Thanks to some networking at the Family Law Conference in Washington D.C. this past November, parental advocate Leon Koziol may be spending the month of March in Nashville, Tennessee. It all came about when a potential investor of our Parenting Rights Institute responded to our last post regarding a home exchange brainstorm. It was simply an idea for facilitating economic trips to other states for the purpose of advancing mutual reform interests regarding divorce and family court. Although Southern California was the early objective, Nashville certainly fit our objective for visiting a warm climate this winter.

And so Leon will meet with a person whose identity and profile necessitate confidentiality. It is not likely that this person will actually occupy Leon’s home at any time that month, the proposal was simply a way of getting face-to-face discourse underway in the home at the other end. However if we can convince the financier of this visit otherwise, there will assuredly be a lot of excitement generated here in upstate New York. As it stands now, the proposed arrangement is focused on getting Leon to Nashville to address parental issues for a series of meetings. Hopefully mutual benefits will result.

None of this would be possible without back-to-back decisions by two New York Supreme Court judges who, in a very rare move, denied foreclosure on Leon’s home. It gets a bit complicated but suffice it to say, Leon successfully argued that the mortgage on his home was void due to a criminal act on the part of Leon’s ex-office manager and the bank’s assistant branch manager. They had orchestrated a refinance with forged signatures and excess proceeds which were then misappropriated. Both scheming participants in this fraud were fired by each employer not long afterward. Leon’s ex-manager was also arrested and prosecuted years later in another county for representing herself as a lawyer for a “client” in a court of law without any license or degree.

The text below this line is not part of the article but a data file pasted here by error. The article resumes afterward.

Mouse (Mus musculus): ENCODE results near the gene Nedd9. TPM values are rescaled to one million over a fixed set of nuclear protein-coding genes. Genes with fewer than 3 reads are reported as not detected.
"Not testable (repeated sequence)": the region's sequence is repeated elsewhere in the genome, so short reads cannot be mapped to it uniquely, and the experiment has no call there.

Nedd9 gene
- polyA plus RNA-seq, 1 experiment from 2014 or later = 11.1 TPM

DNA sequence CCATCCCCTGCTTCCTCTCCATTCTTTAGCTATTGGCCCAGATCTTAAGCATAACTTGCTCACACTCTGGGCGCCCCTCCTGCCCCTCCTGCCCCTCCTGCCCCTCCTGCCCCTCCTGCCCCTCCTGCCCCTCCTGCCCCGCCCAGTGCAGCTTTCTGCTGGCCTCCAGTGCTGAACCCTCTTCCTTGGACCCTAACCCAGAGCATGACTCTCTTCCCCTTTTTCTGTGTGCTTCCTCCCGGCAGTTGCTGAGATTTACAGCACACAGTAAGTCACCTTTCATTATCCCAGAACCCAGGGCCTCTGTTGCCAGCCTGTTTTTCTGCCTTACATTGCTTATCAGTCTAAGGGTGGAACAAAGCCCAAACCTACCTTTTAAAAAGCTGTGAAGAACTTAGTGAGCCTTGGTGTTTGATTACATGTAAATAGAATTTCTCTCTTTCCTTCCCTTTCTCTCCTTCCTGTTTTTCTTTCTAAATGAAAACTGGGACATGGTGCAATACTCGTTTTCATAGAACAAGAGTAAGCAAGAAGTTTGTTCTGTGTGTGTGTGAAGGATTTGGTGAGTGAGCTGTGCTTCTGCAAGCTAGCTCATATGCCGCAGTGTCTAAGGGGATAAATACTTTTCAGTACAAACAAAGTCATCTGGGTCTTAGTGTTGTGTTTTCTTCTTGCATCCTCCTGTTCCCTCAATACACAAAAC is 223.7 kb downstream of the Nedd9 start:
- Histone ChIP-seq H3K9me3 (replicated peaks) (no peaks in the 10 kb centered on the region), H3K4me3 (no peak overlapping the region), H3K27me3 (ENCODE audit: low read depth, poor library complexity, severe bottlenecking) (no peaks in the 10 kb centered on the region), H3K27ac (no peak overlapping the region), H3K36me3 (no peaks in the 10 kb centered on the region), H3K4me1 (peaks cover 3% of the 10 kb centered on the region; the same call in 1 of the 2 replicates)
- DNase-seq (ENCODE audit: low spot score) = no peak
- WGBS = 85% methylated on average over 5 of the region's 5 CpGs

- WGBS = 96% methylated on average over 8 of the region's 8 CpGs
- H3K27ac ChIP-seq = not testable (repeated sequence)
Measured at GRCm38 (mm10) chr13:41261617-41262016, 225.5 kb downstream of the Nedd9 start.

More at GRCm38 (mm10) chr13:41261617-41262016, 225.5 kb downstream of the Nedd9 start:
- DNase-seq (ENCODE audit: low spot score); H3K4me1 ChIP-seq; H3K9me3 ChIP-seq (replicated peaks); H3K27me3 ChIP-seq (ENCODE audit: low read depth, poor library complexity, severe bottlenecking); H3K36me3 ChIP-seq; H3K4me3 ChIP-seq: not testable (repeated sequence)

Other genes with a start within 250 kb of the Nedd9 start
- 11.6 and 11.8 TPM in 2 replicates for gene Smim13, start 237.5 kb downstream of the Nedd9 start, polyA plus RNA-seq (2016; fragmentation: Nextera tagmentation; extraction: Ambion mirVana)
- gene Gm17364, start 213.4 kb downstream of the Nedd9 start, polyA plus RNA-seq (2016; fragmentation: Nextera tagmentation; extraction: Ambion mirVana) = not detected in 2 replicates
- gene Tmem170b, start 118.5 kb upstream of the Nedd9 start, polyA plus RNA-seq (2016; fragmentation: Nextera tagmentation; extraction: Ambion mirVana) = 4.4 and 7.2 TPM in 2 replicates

This gets interesting because the illegal transaction further corroborates what Leon has maintained all along, that his ex-office manager had engaged in a scheme with outsiders to orchestrate ethics issues, support arrears and problems leading up to the present day after 23 unblemished years of practice. Court appointments were not placed on the office calendar and mail was diverted or destroyed without Leon’s knowledge. It took at least two years to discover all of the misconduct before a substantial internal report was generated and furnished to law enforcement authorities. While these confidential deliberations were underway, Leon was being exploited by authorities despite his status as a crime victim. A thorough investigation ultimately led to a conclusion that office funds well into the six figures had been misappropriated, hence the support delinquencies.

It gets more bizarre. The bank sought to suppress knowledge of the illicit mortgage transaction presumably for the reason that it might invite regulatory authorities into the mix. Leon was ultimately able to show that neither he nor his ex-spouse was present to sign the papers. Indeed the presiding judge concluded argument on December 18, 2014 by questioning whether the relevant property description was contained in the mortgage. When the bank attorney candidly admitted that it was not, the judge announced that he would return shortly with his decision. Both a receiver for the premises and a reconsideration motion for the foreclosure itself were denied (after an earlier judge decided the same way). None of this is consistent with bank protocols for the protection of our public. Indeed, no competent attorney would have signed off on such a transaction.

If all goes well, the home is free and clear of the entire mortgage and any back support is therefore easily satisfied. Moreover, the clear criminal conduct on the part of this ex-office manager will support Leon’s case for reinstatement and other relief. It sometimes takes awhile to achieve justice and Leon has not sought to carry grudges with anyone. But hopefully things will fall into place now with brighter prospects. There is much more to report but matters are continuing and highly confidential. These events have now opened the door for the home exchange along with an expanded initiative behind our Parenting Rights Institute. We hope that you will look into purchasing our Court Management Program which has helped so many others reduce the high cost of divorce and family proceedings. Visit our site at http://www.parentingrightsinstitute.com.

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